It says a lot about New York, and New York now, that the Stuyvesant Town-Peter Cooper Village deal has been heralded as a victory for affordable housing.
Under the terms of the deal, the Blackstone Group, which agreed last week to purchase the massive, postwar housing complex for $5.4 billion from CWCapital, would keep 5,000 of the complex’s 11,232 units affordable for the next 20 years in exchange for $221 million in aid from the city, which would come in the form of a low-interest loan and a waived mortgage recording tax. As far as affordable housing subsidies go, this one was comparatively cheap, working out to about $30,000 per unit over the life of the deal, according to the de Blasio administration; for context, they often spend $60,000 and sometimes as much as $100,000 per unit.
To a large extent, that’s possible because the units will go to middle-income tenants who will pay relatively high rents: a family of three earning up to $128,210 a year would pay $3,205 for a two-bedroom. (Five hundred units would be set aside for lower-income families making up to $62,150 a year, and would rent for approximately half that.)
As far as affordable housing subsidies go, this one was comparatively cheap, working out to about $30,000 per unit over the life of the deal.
We have no problem with this; New York needs affordable housing for middle- and low-income residents alike, particularly in high-opportunity neighborhoods. As the city becomes increasingly stratified, the mayor should do what he can to maintain the middle class’ presence here. And what better place to do that than a complex that was, until the disastrous Tishman Speyer deal, a stronghold of the middle class?
At the same time, the deal is far from a home run.
For starters, by the city’s own estimates, approximately 1,500 of the 5,000 units, which are protected by rent regulation, would have remained affordable without the city’s intervention (The New York Times reported that some 300 rent-regulated units turn over to market rate every year). So while the complex’s new owners have lost the incentive to deregulate units, it seems like somewhat sneaky accounting to count all 5,000 of those units toward the mayor’s 200,000 unit affordable housing goal.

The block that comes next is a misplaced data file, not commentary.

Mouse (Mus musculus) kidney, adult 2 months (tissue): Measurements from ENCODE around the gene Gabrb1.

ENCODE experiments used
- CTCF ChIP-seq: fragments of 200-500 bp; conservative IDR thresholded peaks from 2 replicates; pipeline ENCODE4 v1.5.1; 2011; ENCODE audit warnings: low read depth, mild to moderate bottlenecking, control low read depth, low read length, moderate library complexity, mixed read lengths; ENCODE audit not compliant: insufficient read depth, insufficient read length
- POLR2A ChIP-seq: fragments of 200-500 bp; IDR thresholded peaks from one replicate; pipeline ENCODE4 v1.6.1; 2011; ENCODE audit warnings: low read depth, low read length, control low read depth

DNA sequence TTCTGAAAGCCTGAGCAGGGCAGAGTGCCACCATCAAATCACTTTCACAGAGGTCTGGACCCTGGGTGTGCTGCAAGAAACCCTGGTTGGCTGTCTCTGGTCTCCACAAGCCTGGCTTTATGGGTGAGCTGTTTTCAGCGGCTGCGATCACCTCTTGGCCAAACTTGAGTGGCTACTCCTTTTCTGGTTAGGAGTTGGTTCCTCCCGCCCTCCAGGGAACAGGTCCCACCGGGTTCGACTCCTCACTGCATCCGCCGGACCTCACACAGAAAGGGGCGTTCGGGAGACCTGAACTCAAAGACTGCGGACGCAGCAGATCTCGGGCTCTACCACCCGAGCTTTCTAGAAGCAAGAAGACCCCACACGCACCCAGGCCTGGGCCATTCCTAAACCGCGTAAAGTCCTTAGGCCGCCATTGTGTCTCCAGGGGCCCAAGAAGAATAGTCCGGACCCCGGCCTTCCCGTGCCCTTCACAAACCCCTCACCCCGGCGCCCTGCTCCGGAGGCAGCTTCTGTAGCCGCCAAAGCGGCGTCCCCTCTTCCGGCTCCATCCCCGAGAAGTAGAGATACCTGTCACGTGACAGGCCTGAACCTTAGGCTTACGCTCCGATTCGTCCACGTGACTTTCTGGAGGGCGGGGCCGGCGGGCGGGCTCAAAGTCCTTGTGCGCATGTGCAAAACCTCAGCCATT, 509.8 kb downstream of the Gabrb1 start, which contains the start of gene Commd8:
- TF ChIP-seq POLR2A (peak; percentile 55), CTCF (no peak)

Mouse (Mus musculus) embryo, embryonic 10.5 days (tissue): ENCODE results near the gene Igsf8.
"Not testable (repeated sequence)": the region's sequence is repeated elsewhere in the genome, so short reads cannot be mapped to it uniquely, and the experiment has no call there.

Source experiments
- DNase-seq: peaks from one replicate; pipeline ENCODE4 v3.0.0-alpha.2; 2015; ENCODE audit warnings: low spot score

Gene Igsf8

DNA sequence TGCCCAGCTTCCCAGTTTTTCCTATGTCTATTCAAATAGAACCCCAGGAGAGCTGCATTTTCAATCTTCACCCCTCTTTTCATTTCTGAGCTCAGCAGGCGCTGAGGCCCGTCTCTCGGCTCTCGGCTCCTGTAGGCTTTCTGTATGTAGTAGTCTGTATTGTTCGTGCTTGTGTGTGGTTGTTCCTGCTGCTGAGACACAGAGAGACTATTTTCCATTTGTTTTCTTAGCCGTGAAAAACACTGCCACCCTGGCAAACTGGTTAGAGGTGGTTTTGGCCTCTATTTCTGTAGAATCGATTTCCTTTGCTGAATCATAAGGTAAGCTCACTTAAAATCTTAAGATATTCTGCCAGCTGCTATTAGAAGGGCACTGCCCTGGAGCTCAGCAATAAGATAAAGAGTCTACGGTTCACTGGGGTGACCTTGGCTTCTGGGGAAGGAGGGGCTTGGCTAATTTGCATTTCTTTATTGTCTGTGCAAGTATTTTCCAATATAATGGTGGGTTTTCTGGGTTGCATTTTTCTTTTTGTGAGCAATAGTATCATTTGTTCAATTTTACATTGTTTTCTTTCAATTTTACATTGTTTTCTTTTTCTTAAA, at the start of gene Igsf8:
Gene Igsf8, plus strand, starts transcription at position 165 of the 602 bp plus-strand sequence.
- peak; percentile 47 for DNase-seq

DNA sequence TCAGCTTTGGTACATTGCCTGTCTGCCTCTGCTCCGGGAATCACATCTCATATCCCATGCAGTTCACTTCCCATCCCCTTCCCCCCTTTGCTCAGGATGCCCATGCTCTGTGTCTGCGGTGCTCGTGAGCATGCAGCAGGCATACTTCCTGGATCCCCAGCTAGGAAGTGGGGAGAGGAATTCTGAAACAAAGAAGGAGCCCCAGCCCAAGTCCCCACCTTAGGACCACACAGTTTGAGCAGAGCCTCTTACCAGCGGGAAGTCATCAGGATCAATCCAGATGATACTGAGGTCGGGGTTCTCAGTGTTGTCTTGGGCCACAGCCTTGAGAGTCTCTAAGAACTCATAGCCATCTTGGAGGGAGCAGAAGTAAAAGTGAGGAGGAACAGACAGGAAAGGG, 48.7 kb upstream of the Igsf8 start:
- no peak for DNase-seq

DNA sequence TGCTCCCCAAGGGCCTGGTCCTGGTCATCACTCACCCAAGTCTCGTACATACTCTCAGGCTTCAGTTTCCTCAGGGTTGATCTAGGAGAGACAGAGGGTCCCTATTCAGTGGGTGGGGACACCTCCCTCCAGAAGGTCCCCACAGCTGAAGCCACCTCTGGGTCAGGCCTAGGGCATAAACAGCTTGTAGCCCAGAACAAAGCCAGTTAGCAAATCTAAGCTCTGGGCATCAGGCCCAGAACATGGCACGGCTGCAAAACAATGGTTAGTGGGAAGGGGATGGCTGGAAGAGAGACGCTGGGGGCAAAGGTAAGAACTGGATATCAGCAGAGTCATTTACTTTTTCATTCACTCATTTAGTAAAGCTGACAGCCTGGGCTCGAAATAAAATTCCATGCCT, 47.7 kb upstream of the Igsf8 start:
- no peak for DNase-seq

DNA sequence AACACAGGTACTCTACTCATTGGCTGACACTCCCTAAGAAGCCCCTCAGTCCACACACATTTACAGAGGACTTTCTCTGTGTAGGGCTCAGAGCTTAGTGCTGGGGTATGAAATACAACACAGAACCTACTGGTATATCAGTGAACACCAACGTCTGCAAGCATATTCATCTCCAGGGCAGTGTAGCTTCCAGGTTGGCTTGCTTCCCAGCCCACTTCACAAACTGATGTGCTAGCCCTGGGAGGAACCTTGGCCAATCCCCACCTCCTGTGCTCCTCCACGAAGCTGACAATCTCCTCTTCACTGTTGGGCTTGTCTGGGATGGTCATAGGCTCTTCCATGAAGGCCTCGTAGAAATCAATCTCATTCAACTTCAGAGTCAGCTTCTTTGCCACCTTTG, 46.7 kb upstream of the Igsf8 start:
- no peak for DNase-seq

Furthermore, the deal works on the assumption that the cost of rental housing will continue to skyrocket, which far from certain. The Tishman Speyer deal went bad for many reasons, but one of the very real problems was that apartments, once converted to market rate, didn’t command the high rents Tishman thought they would. While the de Blasio administration has repeatedly spoken of market-rate units at the complex renting in the $7,000s, according to StreetEasy, the average asking rent for two-bedrooms is currently $4,250.
In fact, only one unit is priced over the $5,000 range: a five-bedroom, two-bath asking $8,670 a month. To be sure, the affordable units will have one considerable advantage over the market-rate ones: residents can settle down without fear of getting priced out.
The other sticking point is the time frame: 20 years. The de Blasio administration has insisted that 20 years is a long time, long enough to raise a child, maybe even two. But what happens then?
The de Blasio administration argues that deals at the complex have historically been struck on a 25-year basis, but the affordability needs of New York are different now. We remain a city of renters, and the city should do everything it can to make sure that affordable rental housing is not a temporary proposition.
In short, the affordability deal is a welcome change from the chaos that has consumed the complex for the past decade, and a relief to tenants who have had to contend with illegal destabilization. The de Blasio administration did the best they could, and that’s of real benefit to complex’s residents and the city. But they should call it like it is: we’re not making a more affordable New York, we’re protecting a small island of affordability, for a relatively short time, in the midst of a city that has become increasingly unlivable for the lower and middle classes.